Cats of the sea offer insights into territorial behavior of wild fishes
on November 12, 2019 at 12:36 pm
Researchers carrying out regular monitoring of a Marine Protected Area off the UK coastline noticed species of wrasse demonstrating almost cat-like behavior as they chased lasers shone onto the seabed.
Miniature fanged 'deer' rediscovered tiptoeing through Vietnam's coastal forests
on November 11, 2019 at 11:00 pm
Biologists have rediscovered a species lost to science since 1990 called a silver-backed chevrotain -- a deer-like species that is the size of a rabbit, has a silver sheen, and has been hanging on in a region of Vietnam ravaged by poaching by snares.
Prey-size plastics are invading larval fish nurseries
on November 11, 2019 at 8:06 pm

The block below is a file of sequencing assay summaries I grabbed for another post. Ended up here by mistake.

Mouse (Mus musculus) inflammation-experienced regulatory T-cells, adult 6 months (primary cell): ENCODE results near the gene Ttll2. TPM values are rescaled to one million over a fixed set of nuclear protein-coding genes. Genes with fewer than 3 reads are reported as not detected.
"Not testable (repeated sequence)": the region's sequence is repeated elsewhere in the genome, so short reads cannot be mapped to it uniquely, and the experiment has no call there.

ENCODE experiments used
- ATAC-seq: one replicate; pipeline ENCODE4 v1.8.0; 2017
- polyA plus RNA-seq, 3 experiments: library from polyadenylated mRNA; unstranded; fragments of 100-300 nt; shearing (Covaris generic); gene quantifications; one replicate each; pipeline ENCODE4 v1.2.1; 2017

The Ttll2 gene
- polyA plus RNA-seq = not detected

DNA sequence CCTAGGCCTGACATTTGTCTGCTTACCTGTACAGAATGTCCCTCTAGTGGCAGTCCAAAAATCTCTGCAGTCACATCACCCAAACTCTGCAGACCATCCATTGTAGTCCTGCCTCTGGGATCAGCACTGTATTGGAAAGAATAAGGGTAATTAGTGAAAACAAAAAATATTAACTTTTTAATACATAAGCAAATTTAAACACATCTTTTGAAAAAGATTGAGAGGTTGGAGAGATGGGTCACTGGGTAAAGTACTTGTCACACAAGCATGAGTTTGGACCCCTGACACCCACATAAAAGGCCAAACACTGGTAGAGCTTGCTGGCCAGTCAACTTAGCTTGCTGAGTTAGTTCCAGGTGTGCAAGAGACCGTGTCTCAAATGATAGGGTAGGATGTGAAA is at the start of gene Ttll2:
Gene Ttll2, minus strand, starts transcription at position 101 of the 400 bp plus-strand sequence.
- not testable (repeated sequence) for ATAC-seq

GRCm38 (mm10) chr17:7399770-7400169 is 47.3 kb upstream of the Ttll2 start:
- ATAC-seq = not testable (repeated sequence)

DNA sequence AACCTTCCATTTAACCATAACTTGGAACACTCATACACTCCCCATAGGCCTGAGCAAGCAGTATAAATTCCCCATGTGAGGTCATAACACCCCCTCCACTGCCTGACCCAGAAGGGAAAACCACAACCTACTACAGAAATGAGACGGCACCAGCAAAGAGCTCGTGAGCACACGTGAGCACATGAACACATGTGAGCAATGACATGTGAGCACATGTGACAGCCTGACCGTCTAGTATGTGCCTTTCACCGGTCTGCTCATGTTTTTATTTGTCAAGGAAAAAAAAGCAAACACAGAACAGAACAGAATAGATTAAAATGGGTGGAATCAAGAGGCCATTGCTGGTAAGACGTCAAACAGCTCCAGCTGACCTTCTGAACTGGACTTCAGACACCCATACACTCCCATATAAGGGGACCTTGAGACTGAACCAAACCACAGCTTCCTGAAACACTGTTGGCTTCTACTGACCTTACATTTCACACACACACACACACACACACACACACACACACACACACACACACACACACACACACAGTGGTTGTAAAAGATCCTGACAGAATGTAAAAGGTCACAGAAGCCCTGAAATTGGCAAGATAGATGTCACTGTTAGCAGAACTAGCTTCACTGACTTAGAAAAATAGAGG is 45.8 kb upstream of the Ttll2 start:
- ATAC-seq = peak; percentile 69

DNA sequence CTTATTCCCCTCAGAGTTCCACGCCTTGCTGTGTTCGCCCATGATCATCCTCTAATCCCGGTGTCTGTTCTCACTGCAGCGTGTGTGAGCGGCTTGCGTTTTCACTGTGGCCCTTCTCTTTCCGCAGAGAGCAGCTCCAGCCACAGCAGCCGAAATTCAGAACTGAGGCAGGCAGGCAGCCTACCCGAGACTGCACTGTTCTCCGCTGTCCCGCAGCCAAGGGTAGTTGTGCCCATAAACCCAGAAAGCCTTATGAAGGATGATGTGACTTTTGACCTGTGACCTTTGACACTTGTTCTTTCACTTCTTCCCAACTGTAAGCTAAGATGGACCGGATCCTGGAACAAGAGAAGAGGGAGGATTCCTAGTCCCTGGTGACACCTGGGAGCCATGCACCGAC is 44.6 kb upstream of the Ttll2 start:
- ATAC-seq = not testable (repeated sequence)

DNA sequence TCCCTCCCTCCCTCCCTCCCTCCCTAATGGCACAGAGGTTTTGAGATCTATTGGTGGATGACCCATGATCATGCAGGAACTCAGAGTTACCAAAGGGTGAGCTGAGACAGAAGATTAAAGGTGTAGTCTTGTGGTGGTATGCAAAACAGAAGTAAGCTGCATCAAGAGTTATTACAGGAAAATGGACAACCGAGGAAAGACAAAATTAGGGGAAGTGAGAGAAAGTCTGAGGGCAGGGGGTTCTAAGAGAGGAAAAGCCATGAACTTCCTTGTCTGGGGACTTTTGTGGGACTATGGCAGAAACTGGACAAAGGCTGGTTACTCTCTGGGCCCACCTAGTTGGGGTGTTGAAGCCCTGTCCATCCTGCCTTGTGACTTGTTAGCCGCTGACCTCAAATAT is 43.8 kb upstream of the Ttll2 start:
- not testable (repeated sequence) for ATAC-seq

Researchers revealed that many larval fish species from different ocean habitats are ingesting plastics in their preferred nursery habitat.
For the first time: A method for measuring animal personality
on November 11, 2019 at 3:50 pm
A study on mice shows animal research may need to take into account the connection between genes, behavior and personality.
Gimme shelter: Seven new leech species call freshwater mussels home
on November 11, 2019 at 1:49 pm
The frequent presence of leeches with a hidden lifestyle in the mantle cavity of freshwater mussels has been recorded since the second half of the 19th century. Yet this was, until now, regarded as an accidental phenomenon. Recent research not only reveals seven mussel-associated leech species new to science, but also shows that their association evolved over millions of years.
Creating fake rhino horn with horse hair to help in saving the endangered rhino
on November 8, 2019 at 12:48 pm
Scientists have invented a way to create fake rhino horn using horse hair.
Millions of seabirds rely on discarded fish
on November 8, 2019 at 1:25 am
Millions of scavenging seabirds survive on fish discarded by North Sea fishing vessels, new research shows.
Study finds sex bias in bird conservation plans
on November 7, 2019 at 9:00 pm